As a Multi-generational American Citizen, in the Wake of Pearl Harbor, Do you Support the Internment of your Japanese Neighbor?

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Foremost, the doctrine of multi-generational citizenship embraces a flexible and relational approach to individual civilians. This concept helps recognize children as international and national citizens. After the attack on Pearl Harbor, President Franklin D. Roosevelt issued an executive order authorizing the secretary of war to designate military regions within the United States (Nagata, 2013). The internment of Japanese Americans in the United States was the forced relocation and incarceration in camps of Americans of Japanese ancestry. It was inconsiderate as to whether the people of Japanese descent were citizens or non-citizens of the United States. The incarceration took place mainly on the Western Coast. More than 30,000 Japanese Americans residing in the United States mainland were forcibly moved from their West Coast homes (Heinrichs, 2010).

As a multi-generational United States citizen, I do not support the internment of my Japanese neighbor. Foremost, it is imperative to comprehend that the detention leads to closure of businesses, abandoning of farms and homes, and marginalization (Nagata, 2013). The internment is part of stereotyping and negatively profiling a whole community for the misdeeds of a particular individual. For example, the attack on the Pearl Harbor was not orchestrated and supported by all Japanese more so those living in America. The decision by the then government to negatively profile them was not only archaic but also gross mistreatment (Heinrichs, 2010).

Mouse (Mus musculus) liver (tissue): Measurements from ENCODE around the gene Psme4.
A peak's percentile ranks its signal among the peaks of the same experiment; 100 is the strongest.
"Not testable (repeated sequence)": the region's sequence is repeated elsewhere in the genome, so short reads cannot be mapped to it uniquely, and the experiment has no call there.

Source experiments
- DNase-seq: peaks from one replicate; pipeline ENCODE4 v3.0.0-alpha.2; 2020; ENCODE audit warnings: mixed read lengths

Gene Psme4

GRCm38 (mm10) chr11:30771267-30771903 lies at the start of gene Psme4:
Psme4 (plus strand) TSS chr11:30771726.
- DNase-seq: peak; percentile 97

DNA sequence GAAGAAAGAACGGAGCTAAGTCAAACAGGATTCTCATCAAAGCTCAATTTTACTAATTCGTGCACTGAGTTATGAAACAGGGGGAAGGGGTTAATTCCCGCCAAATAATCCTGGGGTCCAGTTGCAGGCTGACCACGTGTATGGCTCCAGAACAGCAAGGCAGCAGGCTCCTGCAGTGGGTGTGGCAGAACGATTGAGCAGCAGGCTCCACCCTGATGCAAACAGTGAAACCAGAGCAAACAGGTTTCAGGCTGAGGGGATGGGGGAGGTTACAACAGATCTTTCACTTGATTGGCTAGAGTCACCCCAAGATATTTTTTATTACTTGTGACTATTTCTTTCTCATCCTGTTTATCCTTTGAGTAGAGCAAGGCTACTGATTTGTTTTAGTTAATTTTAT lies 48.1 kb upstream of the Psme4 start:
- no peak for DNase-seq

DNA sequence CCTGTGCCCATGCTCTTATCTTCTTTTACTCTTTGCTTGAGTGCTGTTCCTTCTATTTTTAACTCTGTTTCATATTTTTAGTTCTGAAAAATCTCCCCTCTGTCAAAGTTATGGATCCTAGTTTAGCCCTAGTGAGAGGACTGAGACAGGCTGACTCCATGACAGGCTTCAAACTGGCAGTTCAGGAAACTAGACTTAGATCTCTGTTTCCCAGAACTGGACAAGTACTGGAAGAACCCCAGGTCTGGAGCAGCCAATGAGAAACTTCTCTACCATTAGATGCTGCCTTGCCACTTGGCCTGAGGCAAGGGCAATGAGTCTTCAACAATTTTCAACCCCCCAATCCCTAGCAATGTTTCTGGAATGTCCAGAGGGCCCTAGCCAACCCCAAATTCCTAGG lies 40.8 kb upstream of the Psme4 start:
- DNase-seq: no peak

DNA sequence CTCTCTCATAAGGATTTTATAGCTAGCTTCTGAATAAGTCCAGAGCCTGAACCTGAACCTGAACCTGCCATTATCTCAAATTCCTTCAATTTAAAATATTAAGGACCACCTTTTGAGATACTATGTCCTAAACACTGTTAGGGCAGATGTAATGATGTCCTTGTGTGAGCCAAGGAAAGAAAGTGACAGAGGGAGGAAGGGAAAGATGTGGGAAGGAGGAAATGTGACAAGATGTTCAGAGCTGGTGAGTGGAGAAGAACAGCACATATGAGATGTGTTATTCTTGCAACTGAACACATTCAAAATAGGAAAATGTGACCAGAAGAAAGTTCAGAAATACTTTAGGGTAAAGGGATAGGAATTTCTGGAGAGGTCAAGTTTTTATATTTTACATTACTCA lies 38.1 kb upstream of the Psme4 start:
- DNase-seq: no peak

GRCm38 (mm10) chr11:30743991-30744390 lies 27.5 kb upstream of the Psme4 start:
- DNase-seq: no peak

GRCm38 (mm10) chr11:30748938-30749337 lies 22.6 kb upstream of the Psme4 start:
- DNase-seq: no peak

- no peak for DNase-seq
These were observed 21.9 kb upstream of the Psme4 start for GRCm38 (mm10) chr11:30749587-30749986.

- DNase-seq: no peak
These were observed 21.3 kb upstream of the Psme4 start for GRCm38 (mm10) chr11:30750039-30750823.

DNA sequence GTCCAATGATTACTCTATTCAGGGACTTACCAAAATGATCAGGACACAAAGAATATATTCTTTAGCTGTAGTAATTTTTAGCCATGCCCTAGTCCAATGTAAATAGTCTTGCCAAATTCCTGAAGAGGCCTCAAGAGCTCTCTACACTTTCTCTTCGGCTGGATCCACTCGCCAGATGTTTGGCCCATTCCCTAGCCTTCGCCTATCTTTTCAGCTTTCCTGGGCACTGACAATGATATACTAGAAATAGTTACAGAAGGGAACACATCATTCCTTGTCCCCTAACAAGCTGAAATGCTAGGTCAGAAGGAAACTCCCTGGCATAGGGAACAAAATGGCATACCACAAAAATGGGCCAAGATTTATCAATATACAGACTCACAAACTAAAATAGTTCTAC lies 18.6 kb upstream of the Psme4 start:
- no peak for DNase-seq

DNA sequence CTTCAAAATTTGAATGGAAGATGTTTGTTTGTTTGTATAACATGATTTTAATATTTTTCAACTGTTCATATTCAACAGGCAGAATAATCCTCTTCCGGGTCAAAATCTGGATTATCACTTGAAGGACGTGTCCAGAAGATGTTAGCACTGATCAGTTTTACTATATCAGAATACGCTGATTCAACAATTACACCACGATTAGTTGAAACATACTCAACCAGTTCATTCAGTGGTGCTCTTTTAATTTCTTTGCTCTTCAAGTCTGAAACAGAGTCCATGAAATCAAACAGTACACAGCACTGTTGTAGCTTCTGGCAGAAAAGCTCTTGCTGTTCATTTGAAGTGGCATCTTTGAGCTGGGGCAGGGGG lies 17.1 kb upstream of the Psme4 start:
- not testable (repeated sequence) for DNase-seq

The world is a global village, as citizens of the world we should live together harmoniously and by the rule of law. Perpetrators of crimes and delinquencies should bear strict individual responsibility. Profiling individual community members don’t help in resolving the prevailing impasse. In fact, when the internment happened, the relationship between the United States and Japan deteriorated leading to the suffering of innocent citizens (Heinrichs, 2010). In such a conflict, it is progressive to devise other means that would solve impasse and hold the individual perpetrators strictly liable for their acts or omission.

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  1. Heinrichs, A. (2010). The Japanese American Internment: Innocence, Guilt, and Wartime Justice. Marshall Cavendish.
  2. Nagata, D. K. (2013). Legacy of injustice: Exploring the cross-generational impact of the Japanese American internment. Springer Science & Business Media.
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